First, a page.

The Quietus | Reviews | Tomás Niesner

Whenever Werner Herzog felt like fighting with powers far beyond those of a human, he would set off on a long march. In November 1974, he received a letter from a friend informing him that his mentor, the Franco-German film critic Lotte H. Eisner was seriously ill and on his deathbed. Immediately, the already famous German director packed a small backpack and a compass and embarked on a trip from Munich to Paris, documented in his 1978 travel diary. To walk in the ice. Herzog sought comfort and believed that a few hundred miles on foot would save his friend.

Herzog’s book inspired Czech guitarist Tomáš Niesner, who made a similar journey to heal the toxic poisonous Bečva River. The field recordings of hissing water, shy herons and other birdsong he picked up along the way became a central structure for his record. Bečvou. Niesner combines an acoustic guitar or zither with a buzzing modular synthesizer. One song flows into the other, and the album meanders with the river it followed: between droney dark ambient and fingerpicking Americana, disturbing and soothing tones.

In 2020, the Moravian Bečva River in the eastern part of Czechia was contaminated and polluted with cyanide, allegedly by one of the nearby industrial complexes. The huge disaster damaged the natural population of more than forty kilometers of the Bečva waterway, and it may take ten to fifteen years to restore it. Niesner covered more than a hundred kilometers in five days, passing through sleepy parts of the river and industrial areas, which appear on the album as corrupted ambient tracks like “Fragment”, a track that sounds close to the soundscapes frozen from celestiteby the wolves in the throne room. Elsewhere, Niesner places deeply sentimental guitar as in ‘K Břehům’.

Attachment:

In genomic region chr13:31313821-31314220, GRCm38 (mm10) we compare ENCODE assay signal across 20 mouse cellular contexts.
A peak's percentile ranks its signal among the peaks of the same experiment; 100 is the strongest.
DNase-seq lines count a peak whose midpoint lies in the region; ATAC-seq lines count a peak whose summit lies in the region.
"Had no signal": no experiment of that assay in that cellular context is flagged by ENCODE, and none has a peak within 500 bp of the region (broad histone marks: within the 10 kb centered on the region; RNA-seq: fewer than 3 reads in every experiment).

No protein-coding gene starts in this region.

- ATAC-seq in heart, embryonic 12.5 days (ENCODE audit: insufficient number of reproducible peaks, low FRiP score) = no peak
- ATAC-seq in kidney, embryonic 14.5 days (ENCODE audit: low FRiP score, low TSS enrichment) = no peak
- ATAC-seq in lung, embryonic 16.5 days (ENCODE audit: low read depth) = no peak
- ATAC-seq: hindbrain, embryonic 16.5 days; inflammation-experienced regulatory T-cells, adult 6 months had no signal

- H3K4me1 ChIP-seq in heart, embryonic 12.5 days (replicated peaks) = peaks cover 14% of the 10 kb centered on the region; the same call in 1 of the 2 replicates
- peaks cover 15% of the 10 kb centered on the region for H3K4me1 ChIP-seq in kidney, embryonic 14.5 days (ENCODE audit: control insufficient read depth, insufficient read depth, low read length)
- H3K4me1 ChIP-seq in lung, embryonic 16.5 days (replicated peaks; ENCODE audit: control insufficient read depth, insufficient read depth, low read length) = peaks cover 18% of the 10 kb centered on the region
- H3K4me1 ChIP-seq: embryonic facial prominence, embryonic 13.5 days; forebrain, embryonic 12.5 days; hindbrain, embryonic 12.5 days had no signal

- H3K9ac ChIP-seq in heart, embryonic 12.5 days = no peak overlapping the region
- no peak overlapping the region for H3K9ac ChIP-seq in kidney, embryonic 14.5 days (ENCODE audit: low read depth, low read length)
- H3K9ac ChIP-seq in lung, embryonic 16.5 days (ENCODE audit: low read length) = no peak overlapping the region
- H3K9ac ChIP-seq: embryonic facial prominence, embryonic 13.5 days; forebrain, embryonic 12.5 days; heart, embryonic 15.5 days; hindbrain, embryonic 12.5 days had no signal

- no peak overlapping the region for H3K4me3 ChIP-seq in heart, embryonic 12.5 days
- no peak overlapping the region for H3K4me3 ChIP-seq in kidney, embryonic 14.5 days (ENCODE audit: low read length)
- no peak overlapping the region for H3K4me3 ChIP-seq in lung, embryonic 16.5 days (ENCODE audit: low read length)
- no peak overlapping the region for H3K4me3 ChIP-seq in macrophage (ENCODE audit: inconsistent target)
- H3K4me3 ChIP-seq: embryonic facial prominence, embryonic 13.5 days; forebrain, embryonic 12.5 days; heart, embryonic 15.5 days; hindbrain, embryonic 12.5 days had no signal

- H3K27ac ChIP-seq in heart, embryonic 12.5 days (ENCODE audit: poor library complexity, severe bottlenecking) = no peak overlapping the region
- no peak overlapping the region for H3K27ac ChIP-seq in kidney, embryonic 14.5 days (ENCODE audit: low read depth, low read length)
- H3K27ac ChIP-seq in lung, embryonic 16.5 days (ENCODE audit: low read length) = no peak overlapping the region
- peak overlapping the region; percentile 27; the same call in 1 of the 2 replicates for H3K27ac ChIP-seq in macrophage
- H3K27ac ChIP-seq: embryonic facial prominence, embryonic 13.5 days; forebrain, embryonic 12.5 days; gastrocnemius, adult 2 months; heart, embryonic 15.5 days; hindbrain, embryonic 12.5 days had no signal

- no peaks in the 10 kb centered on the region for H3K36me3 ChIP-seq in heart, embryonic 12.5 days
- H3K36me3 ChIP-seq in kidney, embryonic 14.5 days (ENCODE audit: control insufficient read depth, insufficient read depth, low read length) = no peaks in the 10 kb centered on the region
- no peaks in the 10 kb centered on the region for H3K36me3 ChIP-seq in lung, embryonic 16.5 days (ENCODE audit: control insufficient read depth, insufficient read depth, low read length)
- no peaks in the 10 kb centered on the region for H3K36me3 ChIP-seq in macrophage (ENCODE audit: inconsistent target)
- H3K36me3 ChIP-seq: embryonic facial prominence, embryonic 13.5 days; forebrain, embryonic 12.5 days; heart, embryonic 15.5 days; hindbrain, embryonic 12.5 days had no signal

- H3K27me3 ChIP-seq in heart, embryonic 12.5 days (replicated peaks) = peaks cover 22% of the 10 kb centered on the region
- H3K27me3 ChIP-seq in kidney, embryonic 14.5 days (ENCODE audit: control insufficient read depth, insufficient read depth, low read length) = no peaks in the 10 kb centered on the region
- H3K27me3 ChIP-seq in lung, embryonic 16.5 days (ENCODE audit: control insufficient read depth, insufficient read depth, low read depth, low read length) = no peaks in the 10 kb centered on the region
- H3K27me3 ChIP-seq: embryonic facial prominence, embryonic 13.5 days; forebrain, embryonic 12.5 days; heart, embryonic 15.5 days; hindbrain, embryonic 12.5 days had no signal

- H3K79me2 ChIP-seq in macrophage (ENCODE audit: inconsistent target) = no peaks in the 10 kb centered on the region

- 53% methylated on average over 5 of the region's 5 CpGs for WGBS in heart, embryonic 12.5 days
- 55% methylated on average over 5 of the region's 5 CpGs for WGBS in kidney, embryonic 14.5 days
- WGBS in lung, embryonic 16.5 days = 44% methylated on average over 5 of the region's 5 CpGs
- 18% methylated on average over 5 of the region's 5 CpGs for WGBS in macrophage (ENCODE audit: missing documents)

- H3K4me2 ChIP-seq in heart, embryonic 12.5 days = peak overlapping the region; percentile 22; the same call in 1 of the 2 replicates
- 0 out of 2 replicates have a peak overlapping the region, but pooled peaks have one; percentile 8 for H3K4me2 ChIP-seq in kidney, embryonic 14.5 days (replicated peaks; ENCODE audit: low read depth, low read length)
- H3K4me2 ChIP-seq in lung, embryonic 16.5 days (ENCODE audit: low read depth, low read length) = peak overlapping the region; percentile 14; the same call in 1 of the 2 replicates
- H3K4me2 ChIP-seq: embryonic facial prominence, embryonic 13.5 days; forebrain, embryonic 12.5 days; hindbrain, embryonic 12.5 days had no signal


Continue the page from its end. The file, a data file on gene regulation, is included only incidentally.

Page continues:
Niesner, as a person from noise-rock bands like Unna or Vlněna, can distill strong emotions. Playing at high volume took its toll and damaged his ears, so a few years ago he turned to the acoustic guitar. First as a duo Šimanský Niesner, with Unna drummer Jakub Šimanský, they released their debut album in 2019 Tance nosename. Niesner then devoted himself to experiments in open-tunings and improvisation during his solo debut. Dawn in 2020.

Whereas Nienser’s previous record was marked by sublime drones as if they had been created solely by striking the neck or vibrating the strings; to Bečvou drones sound more intentionally composed. Loosely echoing composers associated with Stockholm’s Elektronmusikstudion, such as Maria W Horn, and matching the tender aesthetic of Warm Winter Ltd. simulacrum of the German-Icelandic trio Minua, among whom Niesner found a home for his second solo album.

He creates exploratory and eternally moving music like in ‘Chladná voda’ opened by trickling water sounds, layered over a gently ecstatic organ chord that evolves into an immersive guitar melody, and they merge into one. Or ‘Soutok’, with reverberant melodies and metallic soundscapes, even reminds me of Tim Hecker’s powerful ambient material. On the album, Niesner naturally blends his two faces for the first time, fingerpicking guitar minimalism with an interest in electronic music, for results that feel innovative. that you listen to Bečvou as a sound travelogue or as a document of environmental mourning, Niesner will guide you through paths that bring back emotions.